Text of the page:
Spending three weeks living in a yurt on the foothills of Snowdonia might sound like a relaxing getaway, but for the three families signed up for The Family Farm (BBC2, 18 June, 8pm) it’s three long weeks of hard graft discovering the realities of working on a farm in north Wales.
The first of the four-part series focused on sheep farming. The families first rounded up the flock - an exercise that made a gym membership seem futile - for a health check, where those with broken teeth who were unable to feed themselves were separated to be sold for meat.
Before heading to the livestock auction, the sheep needed to be sheared. Synthetic materials have caused the value of wool to plummet and it now makes up only 4% of all fibres used in the UK, presenter Kate Humble revealed. Farm owner and family mentor Gareth Wyn Jones revealed he loses money after paying shearers £1 per sheep, as each fleece is worth only 80p.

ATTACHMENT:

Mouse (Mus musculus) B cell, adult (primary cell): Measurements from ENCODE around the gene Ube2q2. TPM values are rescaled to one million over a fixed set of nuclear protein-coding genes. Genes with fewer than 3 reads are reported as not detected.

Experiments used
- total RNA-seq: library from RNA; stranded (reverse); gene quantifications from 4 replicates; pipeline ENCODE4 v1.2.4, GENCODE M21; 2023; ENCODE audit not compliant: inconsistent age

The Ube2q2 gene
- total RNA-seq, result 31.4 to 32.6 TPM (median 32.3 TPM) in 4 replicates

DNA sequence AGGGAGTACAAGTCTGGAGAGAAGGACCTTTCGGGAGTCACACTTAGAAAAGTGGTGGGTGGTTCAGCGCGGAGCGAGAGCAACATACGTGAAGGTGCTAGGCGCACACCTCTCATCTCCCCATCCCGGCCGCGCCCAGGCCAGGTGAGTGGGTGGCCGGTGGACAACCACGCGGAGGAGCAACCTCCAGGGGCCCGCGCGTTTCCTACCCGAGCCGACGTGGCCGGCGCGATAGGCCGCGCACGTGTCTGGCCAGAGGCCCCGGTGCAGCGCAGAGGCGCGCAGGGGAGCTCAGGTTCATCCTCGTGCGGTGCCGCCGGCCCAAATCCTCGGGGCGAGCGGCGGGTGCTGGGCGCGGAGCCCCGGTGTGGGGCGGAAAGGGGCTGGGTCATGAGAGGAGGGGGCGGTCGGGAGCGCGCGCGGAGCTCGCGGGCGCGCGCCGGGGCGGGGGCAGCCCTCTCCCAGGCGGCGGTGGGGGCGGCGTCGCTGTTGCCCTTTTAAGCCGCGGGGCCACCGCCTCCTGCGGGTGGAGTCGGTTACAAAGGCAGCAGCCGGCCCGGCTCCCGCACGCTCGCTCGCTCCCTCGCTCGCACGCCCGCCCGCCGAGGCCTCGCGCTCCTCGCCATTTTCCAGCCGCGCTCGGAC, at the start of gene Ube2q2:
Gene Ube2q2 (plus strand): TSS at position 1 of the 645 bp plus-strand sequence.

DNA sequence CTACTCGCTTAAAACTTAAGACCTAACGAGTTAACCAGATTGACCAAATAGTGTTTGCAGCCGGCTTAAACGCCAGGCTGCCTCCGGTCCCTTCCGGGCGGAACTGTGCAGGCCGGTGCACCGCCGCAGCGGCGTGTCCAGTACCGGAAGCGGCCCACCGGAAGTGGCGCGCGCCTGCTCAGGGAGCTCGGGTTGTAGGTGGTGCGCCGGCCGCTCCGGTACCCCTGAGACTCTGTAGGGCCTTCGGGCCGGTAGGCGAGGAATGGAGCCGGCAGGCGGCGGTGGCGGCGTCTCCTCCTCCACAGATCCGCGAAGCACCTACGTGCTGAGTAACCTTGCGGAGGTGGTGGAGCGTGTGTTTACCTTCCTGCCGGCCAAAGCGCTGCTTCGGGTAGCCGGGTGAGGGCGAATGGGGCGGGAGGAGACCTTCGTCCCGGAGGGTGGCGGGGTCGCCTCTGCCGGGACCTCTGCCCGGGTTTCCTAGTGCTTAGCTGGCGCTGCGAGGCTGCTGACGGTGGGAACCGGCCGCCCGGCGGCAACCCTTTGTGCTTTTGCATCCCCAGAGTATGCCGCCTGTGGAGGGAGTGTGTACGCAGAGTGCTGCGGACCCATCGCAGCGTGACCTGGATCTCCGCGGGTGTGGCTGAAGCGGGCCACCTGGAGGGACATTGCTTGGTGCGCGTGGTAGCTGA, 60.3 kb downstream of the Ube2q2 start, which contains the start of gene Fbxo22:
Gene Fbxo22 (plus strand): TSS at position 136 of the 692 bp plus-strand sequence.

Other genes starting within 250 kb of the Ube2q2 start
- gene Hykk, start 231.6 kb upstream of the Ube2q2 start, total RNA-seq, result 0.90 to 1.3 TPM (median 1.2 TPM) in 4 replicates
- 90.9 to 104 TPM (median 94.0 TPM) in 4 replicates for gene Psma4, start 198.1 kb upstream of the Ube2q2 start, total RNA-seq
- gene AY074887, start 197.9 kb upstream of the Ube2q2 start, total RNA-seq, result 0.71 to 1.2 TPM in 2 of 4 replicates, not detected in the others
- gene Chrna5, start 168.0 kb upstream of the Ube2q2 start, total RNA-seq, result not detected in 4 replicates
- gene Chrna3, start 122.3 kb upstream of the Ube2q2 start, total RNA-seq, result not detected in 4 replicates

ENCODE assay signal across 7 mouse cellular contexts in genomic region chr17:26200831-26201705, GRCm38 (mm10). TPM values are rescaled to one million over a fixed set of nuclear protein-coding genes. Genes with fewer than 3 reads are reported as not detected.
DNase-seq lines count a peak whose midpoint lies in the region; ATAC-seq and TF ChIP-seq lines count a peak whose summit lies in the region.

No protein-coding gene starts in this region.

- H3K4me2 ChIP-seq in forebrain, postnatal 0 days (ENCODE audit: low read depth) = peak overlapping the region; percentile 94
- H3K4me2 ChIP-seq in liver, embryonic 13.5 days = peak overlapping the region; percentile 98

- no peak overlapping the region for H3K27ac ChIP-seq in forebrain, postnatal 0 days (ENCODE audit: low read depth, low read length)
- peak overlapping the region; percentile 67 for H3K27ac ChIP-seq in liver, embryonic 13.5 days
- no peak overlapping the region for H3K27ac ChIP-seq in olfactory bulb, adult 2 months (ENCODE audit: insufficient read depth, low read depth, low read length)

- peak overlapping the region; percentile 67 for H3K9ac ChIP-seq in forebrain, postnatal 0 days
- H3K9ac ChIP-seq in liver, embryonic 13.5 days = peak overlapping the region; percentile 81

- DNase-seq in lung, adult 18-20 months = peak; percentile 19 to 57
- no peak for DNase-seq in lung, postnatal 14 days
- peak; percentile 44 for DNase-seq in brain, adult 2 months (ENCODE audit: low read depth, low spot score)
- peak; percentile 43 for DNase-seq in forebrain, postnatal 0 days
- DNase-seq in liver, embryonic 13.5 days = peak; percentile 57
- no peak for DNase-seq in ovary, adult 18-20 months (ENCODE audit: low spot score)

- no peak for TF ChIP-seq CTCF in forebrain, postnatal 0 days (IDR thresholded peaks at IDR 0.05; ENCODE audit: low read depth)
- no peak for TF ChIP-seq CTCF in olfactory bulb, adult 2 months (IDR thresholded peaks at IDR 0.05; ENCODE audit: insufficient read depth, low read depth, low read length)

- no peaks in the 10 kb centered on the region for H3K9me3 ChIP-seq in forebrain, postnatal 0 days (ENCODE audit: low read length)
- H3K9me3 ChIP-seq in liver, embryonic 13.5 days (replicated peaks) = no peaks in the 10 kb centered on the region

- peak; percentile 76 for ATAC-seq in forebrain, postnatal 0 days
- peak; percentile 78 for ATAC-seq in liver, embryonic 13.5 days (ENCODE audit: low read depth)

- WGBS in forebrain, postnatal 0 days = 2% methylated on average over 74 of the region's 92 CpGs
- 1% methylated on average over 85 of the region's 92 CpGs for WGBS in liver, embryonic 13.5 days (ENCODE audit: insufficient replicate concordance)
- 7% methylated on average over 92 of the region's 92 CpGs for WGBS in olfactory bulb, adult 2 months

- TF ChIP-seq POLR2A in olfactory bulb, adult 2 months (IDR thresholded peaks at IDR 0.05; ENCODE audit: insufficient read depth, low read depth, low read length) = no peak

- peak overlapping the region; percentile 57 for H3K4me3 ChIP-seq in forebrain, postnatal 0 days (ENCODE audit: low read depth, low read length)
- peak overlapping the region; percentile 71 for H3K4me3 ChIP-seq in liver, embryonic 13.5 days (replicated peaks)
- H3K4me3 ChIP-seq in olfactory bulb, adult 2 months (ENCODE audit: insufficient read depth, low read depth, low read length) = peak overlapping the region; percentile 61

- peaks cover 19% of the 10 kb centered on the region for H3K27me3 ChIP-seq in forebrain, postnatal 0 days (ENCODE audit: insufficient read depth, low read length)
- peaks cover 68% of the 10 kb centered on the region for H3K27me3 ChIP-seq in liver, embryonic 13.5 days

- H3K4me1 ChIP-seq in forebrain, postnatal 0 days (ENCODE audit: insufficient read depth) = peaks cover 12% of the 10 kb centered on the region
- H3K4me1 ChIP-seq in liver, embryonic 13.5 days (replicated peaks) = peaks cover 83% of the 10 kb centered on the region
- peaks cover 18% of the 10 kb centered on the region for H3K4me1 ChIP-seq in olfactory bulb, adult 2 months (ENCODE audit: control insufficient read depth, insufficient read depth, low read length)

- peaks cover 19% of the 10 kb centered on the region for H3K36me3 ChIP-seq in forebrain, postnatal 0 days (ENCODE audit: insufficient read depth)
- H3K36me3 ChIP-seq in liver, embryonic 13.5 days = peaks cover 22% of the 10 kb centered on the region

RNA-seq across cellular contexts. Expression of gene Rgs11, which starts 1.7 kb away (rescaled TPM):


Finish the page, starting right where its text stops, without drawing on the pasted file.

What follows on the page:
Looking to recoup some of the losses, a dozen sheep were sold at auction for a total of £300 to buyers acting on behalf of abattoirs and wholesalers, for whom exports make up a large part of their business. Humble said that of all Welsh lambs sold at auction, only 5% were eaten in Wales - 60% goes to rest of the UK and the remaining 35% is exported, mostly to mainland Europe.
The rest of the series will see the families work at farms producing on larger scales and looking to improve the supply chain, offering a keen insight into British farming and food production.